Should You Take a Multi?

January 13, 2021

By Anna Varriano

One of the most common questions I get from clients, students, and workshop attendees is:

“I’m not sure if I should be taking any supplements. I eat really well, so wouldn’t I be getting all the nutrients I need from my food?”

My response to the above question is: “Not likely.”

Many years ago, I read an article written by Dr. Mark Hyman, who is currently the Board President of Clinical Affairs for the Institute of Functional Medicine. In it, he stated the following:

If people eat wild, fresh, organic, local, non-genetically modified food grown in virgin mineral and nutrient-rich soils, that has not been transported across vast distances and stored for months before being eaten, and work and live outside, breathe only fresh unpolluted air, drink only pure, clean water, sleep nine hours a night, move their bodies every day, and are free from chronic stressors and exposure to environmental toxins, then, perhaps, they might not need supplements.

As a Registered Nutritional Therapist and Natural Health Practitioner, I do a lot of good things for my health, and I still don’t meet those conditions … in fact, I don’t know anyone who does! Most of you know that I believe just about everyone could benefit from taking high-quality probiotic, omega-3, and vitamin D supplements that deliver therapeutic results; therefore, these are often my top three recommendations. But what about taking a multi-vitamin and mineral supplement (which I’ll refer to as multis moving forward)? Is it necessary?

What are Vitamins and Minerals?

Vitamins and minerals are essential nutrients that we need in varying amounts through our life. Essential means our bodies cannot manufacture them so we must get them from food and/or supplements. Vitamins and minerals are involved in every single one of the thousands of physiological reactions/processes that occur in our bodies to keep us alive and well, including building muscles and bones, proper nerve conduction, muscle contraction (including that of our beating heart), blood clotting, digesting food, making energy, and destroying pathogens (e.g. viruses, bacteria) and toxins. Each vitamin and mineral has a unique function in our body, and deficiencies in any of them – even small ones – can affect our health and our body’s ability to function optimally.

What’s a Supplement?

The definition of the word supplement is:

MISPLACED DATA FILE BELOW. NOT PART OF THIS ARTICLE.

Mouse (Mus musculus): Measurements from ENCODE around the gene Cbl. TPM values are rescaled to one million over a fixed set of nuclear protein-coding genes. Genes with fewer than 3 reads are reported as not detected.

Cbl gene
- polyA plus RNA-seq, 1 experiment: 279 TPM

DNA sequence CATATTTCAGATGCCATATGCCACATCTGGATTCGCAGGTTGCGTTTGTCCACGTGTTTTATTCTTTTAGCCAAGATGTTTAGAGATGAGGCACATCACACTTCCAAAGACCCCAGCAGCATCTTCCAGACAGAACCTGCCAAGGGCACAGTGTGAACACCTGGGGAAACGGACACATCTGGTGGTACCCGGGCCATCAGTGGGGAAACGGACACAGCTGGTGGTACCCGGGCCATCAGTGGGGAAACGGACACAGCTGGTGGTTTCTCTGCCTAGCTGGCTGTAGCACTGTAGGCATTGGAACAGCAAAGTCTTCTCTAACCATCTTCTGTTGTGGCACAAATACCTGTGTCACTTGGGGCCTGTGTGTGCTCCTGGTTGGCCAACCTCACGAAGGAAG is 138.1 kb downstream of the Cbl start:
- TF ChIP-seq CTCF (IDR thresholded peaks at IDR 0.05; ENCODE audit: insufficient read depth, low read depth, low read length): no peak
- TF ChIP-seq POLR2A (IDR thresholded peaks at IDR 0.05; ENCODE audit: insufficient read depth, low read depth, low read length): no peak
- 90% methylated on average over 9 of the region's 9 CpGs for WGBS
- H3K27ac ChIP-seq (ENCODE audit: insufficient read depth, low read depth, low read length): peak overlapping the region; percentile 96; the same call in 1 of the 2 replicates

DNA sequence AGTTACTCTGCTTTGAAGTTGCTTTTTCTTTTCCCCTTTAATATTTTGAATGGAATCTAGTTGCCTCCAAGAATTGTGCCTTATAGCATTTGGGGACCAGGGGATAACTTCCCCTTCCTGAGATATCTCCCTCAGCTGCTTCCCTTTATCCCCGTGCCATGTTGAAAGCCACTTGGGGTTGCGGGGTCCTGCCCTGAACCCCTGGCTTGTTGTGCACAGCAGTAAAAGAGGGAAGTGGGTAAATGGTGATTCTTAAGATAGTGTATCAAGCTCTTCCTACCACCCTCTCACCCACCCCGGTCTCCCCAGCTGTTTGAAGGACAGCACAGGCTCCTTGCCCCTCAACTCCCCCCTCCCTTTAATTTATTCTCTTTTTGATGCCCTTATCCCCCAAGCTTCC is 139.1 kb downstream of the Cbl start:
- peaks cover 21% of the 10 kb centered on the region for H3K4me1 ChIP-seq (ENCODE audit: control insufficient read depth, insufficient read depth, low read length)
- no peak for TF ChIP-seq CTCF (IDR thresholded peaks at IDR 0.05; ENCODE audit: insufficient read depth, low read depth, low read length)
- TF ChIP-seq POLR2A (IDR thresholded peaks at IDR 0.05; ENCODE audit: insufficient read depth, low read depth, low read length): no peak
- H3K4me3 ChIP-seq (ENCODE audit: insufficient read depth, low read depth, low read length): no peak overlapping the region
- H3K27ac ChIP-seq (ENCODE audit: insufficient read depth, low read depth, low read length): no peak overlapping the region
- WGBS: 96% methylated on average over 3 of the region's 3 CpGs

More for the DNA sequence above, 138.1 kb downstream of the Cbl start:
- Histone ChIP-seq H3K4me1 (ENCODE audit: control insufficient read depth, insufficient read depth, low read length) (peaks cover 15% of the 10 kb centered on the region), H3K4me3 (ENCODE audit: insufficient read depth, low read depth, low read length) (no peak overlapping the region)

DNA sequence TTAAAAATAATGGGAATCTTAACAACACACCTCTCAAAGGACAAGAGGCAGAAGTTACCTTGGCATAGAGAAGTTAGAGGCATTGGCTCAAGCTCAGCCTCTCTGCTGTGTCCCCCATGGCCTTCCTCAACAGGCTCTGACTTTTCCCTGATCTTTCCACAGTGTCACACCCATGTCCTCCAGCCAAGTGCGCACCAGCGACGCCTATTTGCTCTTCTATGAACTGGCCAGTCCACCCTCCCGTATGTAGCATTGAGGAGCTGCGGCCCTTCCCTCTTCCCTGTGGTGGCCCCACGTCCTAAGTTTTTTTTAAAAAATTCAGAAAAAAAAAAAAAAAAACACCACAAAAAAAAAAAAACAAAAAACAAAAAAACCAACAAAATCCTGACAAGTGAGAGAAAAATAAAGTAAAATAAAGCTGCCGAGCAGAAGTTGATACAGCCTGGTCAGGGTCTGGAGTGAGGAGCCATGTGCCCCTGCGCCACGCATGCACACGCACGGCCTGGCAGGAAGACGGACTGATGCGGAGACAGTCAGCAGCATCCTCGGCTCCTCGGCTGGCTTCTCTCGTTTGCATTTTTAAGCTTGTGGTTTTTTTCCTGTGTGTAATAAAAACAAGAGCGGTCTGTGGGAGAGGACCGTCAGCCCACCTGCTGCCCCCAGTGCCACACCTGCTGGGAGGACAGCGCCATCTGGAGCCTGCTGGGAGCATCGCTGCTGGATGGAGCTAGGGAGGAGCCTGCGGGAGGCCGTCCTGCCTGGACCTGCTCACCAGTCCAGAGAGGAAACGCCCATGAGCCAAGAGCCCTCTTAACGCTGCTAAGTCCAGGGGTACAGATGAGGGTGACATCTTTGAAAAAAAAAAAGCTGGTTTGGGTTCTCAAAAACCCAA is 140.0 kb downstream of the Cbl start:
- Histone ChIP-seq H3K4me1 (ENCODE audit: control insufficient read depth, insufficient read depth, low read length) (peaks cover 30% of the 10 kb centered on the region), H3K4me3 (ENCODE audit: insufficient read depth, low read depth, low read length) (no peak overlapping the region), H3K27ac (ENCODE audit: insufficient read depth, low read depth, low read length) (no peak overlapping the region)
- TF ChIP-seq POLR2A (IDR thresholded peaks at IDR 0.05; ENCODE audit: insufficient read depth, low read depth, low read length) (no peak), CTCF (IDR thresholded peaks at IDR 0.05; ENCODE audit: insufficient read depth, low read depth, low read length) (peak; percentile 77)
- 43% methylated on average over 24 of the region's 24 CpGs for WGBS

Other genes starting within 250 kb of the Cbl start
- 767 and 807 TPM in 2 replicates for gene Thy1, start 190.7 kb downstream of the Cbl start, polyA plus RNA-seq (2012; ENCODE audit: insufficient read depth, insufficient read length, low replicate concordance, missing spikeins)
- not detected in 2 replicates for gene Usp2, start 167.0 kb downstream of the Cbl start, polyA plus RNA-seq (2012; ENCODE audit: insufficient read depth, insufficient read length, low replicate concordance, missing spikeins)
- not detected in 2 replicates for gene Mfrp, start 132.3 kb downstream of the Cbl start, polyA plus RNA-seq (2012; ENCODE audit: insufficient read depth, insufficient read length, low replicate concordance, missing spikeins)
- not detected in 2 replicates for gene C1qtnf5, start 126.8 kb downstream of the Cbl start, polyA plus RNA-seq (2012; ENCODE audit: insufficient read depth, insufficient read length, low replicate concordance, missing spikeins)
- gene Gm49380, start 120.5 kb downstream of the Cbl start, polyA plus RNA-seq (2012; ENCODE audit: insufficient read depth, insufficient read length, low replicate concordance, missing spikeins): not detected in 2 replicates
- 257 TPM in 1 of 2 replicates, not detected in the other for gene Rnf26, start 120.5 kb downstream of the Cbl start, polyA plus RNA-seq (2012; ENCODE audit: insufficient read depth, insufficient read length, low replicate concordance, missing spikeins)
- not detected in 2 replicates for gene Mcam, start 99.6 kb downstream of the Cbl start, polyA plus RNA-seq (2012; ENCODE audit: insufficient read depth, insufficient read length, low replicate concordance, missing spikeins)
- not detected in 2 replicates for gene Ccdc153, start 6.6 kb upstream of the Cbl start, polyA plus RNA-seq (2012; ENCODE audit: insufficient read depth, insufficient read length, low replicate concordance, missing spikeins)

Something that completes or enhances something else when added to it’.

Applying this definition to nutrition, it should be clear that nutritional supplements are not a substitute for healthy eating, rather, they enhance healthy eating and are meant to provide nutrients that we may not be getting from even the healthiest of foods for many reasons, including:

  • Soil depletion: Conventional farming leads to nutrient depletion from the soil and therefore crops that are grown in the soil.
  • Food processing and preparation: Certain food processing methods (e.g. pasteurization, high-pressure extrusion, irradiation) and even certain cooking methods often negatively affect the nutrient content of foods.

  • Restricted or special diets: The avoidance of certain food groups can lead to a deficiency of the nutrients that those food groups provide; for example, vegetarians and vegans are at risk for vitamin D, vitamin B12 and iron deficiencies.
  • Medications: Many medications affect digestion and the absorption of certain nutrients.
  • Digestive disorders and food intolerances: These conditions, which unfortunately are so common today, affect the proper digestion of food as well as the absorption of nutrients.

What’s the Deal with Nutrient Deficiencies?

Nutrient deficiencies are more common than we think – especially when you consider that many folks don’t have much variety in their daily food choices. Variety is so important when it comes to getting nutrients from our food. A lack of variety often means a lack of nutrients. Unfortunately, there are mounting studies connecting the dots between nutrient deficiencies and the development of many of today’s top health concerns, including cancer, heart disease, diabetes, and obesity. The growing scientific field of nutrigenomics studies the relationship between nutrition and gene expression, especially regarding the prevention or treatment of disease. Consider multis as a form of health insurance, helping to fill nutritional gaps that may lead to health issues.